# Tag Info

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Ultra-high energy cosmic rays all come from a very, very long way away (anything with the power to create them nearby would constitute a danger to life as we know it). I think the preferred mechanism these days is dynamic acceleration in the jets formed by active galactic nuclei, but don't quote me. Anyway, ultra-relativistic though they are, that means ...

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Great question. The electric field creates such a strong force that it would be very hard to move large amounts of just one type of charge. So astrophysical systems do generally eject equal numbers of protons and electrons. In particular, the solar wind is electrically neutral. So these cosmic rays are created in very nearly equal numbers, but by the ...

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OK, here is something concrete and quantitative, "Guidelines for predicting single-event upsets in neutron environments": Neutrons in the atmosphere result from cosmic-ray spallation interactions with nitrogen and oxygen nuclei. A typical reaction is a 1 GeV proton fragmenting a nitrogen necleus into lighter charged particles and simultaneoously emitting ...

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The short answer is "we do" (see Pierre Auger Observatory and others1), but it's not like you can build a CMS equivalent at the one spot in the whole atmosphere where a $10^{19}\text{ eV}$ cosmic ray is going to hit next year, so we do a different kind of particle physics there. A typical ultra-high energy cosmic ray observatory combines an array of ...

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It isn't needed in a rocket, however if you are going to the effort of sending something up outside the atmosphere (or even just high up within the atmosphere) you might as well try and get some useful data out of it. This might even help you get sponsorship for your rocket, as data from climbs through altitude is useful to a number of academic institutions. ...

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Happens all the time. Low background neutrino detectors have to contend with the products: short lived, light isotopes that are created in after cosmic rays knock some neutrons loose from other material (neutron spallation). See (to chose an example I'm an author on) DOI 10.1103/PhysRevC.81.025807 (also at arXiv:0907.0066). You can also find simlar papers ...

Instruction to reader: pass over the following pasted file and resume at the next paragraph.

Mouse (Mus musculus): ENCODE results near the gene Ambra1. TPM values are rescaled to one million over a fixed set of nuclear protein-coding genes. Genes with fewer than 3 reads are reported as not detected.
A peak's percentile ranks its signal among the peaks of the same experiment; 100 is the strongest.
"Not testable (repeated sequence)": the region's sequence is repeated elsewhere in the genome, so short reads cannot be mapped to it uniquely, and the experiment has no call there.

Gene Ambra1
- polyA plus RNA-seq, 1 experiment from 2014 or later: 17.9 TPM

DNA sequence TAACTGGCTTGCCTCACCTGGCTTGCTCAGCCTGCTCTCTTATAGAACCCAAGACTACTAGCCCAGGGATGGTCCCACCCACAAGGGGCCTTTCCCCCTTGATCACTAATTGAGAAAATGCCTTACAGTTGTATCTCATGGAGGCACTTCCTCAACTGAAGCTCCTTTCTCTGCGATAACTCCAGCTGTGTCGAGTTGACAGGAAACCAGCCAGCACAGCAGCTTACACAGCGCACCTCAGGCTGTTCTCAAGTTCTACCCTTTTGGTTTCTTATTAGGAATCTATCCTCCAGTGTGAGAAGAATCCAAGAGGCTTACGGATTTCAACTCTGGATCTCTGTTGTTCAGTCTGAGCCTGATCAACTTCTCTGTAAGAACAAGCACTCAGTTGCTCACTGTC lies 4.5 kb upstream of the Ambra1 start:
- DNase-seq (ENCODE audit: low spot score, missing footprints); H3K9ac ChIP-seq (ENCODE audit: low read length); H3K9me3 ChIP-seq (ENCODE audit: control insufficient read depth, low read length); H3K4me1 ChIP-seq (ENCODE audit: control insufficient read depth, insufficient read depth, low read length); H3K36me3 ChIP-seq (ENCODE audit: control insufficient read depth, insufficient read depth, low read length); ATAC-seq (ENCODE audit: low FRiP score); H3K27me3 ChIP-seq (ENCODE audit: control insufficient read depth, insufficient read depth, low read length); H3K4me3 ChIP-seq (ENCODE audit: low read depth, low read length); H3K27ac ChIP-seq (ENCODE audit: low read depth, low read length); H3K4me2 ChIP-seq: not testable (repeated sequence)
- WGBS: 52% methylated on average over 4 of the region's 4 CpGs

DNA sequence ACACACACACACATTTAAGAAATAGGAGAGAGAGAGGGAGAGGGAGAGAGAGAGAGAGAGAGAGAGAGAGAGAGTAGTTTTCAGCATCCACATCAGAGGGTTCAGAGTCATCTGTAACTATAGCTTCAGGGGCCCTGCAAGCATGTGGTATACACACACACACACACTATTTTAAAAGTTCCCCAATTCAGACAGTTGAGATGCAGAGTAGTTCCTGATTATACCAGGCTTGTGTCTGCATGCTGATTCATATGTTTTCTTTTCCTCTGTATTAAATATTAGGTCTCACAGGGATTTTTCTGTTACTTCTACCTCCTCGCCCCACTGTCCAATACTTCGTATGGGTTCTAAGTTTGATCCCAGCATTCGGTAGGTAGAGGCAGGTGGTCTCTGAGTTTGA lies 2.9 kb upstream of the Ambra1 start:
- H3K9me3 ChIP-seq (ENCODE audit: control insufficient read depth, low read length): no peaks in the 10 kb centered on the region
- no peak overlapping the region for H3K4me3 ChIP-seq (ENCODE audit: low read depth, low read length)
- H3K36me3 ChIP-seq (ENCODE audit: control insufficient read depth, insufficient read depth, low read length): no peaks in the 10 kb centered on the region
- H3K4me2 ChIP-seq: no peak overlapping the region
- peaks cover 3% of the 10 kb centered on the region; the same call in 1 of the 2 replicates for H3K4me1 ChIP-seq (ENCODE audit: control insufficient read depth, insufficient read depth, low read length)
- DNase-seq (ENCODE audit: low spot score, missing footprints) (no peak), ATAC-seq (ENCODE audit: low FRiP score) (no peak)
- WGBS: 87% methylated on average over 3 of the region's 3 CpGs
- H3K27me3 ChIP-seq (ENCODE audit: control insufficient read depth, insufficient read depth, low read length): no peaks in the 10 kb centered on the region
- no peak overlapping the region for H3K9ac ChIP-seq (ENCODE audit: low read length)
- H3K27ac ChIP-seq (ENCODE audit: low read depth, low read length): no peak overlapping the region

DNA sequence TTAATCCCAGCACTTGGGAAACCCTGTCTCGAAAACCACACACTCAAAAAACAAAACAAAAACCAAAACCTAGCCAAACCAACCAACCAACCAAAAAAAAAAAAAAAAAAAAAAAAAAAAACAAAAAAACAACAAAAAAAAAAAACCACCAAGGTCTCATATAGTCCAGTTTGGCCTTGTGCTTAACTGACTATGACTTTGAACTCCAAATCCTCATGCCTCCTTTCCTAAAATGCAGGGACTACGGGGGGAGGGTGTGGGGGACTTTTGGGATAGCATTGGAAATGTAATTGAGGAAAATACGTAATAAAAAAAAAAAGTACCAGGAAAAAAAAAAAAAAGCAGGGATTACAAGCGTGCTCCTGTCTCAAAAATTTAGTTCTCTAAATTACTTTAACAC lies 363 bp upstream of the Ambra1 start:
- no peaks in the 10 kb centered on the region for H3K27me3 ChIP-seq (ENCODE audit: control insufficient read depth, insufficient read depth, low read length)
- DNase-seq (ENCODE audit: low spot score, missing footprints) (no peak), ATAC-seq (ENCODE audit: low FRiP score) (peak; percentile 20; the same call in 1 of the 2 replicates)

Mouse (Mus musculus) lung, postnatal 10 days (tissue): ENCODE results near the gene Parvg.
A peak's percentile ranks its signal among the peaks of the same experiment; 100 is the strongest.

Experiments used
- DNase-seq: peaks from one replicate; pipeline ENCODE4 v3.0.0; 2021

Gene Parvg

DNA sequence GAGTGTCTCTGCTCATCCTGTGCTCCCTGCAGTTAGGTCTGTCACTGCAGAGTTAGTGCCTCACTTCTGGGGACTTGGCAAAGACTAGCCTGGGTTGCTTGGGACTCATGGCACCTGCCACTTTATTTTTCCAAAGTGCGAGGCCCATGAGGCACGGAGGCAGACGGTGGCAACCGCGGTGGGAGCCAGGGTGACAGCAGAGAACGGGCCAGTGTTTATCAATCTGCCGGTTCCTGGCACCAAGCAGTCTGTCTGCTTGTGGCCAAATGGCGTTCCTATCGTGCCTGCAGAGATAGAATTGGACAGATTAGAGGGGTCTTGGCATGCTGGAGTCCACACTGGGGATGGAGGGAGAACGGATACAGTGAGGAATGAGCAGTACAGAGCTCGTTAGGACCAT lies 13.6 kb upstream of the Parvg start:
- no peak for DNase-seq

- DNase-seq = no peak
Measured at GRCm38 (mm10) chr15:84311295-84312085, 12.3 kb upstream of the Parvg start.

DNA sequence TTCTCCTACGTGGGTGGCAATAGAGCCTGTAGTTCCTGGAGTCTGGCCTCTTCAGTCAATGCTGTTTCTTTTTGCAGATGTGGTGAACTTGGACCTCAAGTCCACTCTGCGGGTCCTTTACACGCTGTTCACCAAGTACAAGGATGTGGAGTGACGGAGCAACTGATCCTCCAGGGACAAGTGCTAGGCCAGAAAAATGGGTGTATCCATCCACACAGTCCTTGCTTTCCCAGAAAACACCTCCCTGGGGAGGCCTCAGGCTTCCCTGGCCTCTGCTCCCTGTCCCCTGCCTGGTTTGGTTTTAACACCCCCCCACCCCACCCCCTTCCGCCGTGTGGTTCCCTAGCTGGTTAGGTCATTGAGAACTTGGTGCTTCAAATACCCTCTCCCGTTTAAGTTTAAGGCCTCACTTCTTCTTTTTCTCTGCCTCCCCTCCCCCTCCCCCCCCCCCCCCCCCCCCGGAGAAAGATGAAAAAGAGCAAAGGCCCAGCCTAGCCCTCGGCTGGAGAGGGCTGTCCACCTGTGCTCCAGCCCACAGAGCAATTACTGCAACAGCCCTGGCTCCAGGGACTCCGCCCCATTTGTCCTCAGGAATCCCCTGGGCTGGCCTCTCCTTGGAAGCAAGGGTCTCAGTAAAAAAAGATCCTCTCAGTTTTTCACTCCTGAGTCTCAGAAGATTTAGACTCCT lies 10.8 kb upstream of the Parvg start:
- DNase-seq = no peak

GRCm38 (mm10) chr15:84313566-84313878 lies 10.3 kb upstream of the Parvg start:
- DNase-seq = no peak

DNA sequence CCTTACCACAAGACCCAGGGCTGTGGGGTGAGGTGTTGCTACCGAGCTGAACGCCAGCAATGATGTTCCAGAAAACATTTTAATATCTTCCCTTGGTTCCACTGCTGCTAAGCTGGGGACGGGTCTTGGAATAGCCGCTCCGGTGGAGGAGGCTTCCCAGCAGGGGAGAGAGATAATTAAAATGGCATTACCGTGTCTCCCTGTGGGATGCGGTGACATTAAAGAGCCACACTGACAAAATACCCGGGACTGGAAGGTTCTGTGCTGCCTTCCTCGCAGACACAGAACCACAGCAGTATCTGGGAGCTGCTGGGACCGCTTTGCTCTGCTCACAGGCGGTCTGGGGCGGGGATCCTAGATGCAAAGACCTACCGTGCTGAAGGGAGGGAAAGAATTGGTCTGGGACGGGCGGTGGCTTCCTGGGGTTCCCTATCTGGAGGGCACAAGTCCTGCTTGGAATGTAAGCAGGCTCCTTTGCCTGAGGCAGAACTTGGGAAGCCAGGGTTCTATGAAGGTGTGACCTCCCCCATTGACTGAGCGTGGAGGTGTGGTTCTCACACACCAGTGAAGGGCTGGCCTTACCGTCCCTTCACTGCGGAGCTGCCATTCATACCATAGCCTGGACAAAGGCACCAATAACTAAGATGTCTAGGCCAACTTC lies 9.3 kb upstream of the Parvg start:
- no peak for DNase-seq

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Between what I've learned about cosmic rays and what I can find online (example: http://www.fisica.unlp.edu.ar/~veiga/experiments.html), it seems that the primary source of neutrons in cosmic ray showers is the disintegration of the atomic nuclei that are struck by the cosmic ray or its decay products. As you may know, cosmic rays enter the atmosphere with ...

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One must keep in mind also that it is the particle, not the shower that goes through the astronaut in dmckee's estimate above, where he treats the relativistic particle going through matter. The shower in your question which gave the energy estimate of the parent particle is generated by cascade/sequential collisions of deep angle scattering over a ...

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Roughly yes. Radiation is broadly divided into two from a safety point of view. Ionising radiation can break chemical bonds and so has an obvious way to cause damage to your body - how much depends on the energy, how much radiation you absorb and where in your body it gets to. Both X-Rays and particles from radioactive material are ionising, as is the ...

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There is the ground based observatory ( nice picture) Veritas. VERITAS (Very Energetic Radiation Imaging Telescope Array System) is a major ground-based gamma-ray observatory located at the basecamp of the Fred Lawrence Whipple Observatory in southern Arizona, designed to observe and study very-high-energy (VHE) gamma-rays (energies above ~100 GeV). ...

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Energetic cosmic rays are rare, as @John Rennie states in his answer, and the detectors to measure their effect cover kilometers. One high energy entrant creates what is called an air shower and it is measured as @dmckee describes. It is not possible to use them as an incoming beam because we do not know what they are ( except in the case of gamma rays and ...

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We actually use cosmic rays to study fundamental physics. Thanks to them we discovered the muon and the positron many years ago, as you probably know, and currently they imposes severe constraints on violations of Lorentz invariance. The tension between cosmic ray physics and accelerator physics is the tension between observations and experiments. In the ...

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Muons are the main cosmic rays reaching sea level with a possibility of interacting with matter. Neutrinos interact very weakly and need special detectors to be seen at all. Rule of thumb when I was working with counters is that the flux of muons at sea level is 1 per cm^2 per second, wikipedia gives this number for over 1 Gev The number of particles ...

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First of all terminology: When physicists speak of radiation they primarily speak of electromagnetic radiation. When health physicists speak of radiation they include radiations of other types, alpha and beta and neutrons in addition to gamma and xrays. They have developed a system where radiation is given in Becquerel ignoring the particular source. So ...